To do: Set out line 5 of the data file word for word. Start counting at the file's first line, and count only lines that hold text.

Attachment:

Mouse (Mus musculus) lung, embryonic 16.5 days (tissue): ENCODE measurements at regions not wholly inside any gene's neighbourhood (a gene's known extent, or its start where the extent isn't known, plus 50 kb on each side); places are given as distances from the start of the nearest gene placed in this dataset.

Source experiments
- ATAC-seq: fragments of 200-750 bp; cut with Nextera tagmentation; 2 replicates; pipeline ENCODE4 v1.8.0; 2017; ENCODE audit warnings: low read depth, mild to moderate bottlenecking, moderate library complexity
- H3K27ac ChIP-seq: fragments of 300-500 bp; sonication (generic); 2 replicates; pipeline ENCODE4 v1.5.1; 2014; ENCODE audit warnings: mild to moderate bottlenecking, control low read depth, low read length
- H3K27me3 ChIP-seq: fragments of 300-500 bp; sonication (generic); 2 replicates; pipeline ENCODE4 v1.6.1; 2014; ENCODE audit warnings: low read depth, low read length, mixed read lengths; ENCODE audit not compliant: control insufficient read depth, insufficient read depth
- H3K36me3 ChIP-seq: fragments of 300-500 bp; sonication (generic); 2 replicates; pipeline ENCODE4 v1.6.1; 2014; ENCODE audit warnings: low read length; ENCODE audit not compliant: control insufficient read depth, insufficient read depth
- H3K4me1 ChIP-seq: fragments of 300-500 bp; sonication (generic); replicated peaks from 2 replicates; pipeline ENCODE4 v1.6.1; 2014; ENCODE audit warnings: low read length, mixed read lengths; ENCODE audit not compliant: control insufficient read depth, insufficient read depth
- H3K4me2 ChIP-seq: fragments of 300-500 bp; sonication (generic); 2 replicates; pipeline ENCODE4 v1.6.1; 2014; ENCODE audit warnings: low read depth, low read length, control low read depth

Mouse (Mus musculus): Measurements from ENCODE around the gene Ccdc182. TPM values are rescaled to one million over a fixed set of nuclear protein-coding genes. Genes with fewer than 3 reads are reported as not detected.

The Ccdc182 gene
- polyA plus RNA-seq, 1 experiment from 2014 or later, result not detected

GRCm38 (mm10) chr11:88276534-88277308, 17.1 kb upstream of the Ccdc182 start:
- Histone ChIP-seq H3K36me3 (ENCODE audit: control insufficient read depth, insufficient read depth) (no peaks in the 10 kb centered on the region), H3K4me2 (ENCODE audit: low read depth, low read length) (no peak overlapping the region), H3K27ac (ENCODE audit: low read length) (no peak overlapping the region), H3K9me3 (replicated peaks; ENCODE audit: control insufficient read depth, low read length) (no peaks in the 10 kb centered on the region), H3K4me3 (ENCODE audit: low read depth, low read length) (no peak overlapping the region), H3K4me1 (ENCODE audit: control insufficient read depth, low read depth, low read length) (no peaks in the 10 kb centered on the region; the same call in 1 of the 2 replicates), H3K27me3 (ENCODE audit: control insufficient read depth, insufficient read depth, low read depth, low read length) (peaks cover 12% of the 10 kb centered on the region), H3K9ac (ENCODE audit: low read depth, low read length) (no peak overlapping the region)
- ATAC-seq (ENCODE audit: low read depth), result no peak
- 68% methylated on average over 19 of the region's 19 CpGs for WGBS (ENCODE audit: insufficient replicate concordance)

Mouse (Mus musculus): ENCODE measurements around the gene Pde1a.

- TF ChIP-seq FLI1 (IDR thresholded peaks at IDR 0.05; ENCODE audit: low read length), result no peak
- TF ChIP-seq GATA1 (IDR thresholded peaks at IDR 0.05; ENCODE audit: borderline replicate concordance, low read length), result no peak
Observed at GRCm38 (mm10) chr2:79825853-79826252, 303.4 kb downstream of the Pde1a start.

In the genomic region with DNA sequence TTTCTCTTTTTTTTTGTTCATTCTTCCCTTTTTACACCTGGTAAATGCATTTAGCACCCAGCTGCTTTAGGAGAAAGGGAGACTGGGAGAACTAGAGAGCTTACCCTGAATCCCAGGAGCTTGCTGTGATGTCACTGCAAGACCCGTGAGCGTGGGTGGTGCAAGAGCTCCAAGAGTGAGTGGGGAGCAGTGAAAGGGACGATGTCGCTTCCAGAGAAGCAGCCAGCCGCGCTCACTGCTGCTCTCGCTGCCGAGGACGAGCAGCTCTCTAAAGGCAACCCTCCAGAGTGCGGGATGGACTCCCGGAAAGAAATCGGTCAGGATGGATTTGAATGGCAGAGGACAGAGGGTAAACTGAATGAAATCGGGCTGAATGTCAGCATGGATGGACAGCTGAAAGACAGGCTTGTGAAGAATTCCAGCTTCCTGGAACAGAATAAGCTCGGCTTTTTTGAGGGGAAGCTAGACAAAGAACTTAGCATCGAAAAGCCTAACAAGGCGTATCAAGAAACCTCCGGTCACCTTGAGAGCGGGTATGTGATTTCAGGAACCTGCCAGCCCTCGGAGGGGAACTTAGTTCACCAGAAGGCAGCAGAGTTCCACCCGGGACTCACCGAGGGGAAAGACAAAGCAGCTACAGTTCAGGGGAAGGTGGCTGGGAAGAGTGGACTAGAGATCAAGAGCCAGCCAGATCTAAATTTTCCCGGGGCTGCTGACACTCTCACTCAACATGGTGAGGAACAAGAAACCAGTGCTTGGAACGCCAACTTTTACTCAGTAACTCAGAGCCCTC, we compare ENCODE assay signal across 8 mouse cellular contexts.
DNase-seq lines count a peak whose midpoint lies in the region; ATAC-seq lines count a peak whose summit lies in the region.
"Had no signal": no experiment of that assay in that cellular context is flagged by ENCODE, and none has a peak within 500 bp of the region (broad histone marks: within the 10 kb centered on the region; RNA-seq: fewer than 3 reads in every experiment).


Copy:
- H3K27me3 ChIP-seq: fragments of 300-500 bp; sonication (generic); 2 replicates; pipeline ENCODE4 v1.6.1; 2014; ENCODE audit warnings: low read depth, low read length, mixed read lengths; ENCODE audit not compliant: control insufficient read depth, insufficient read depth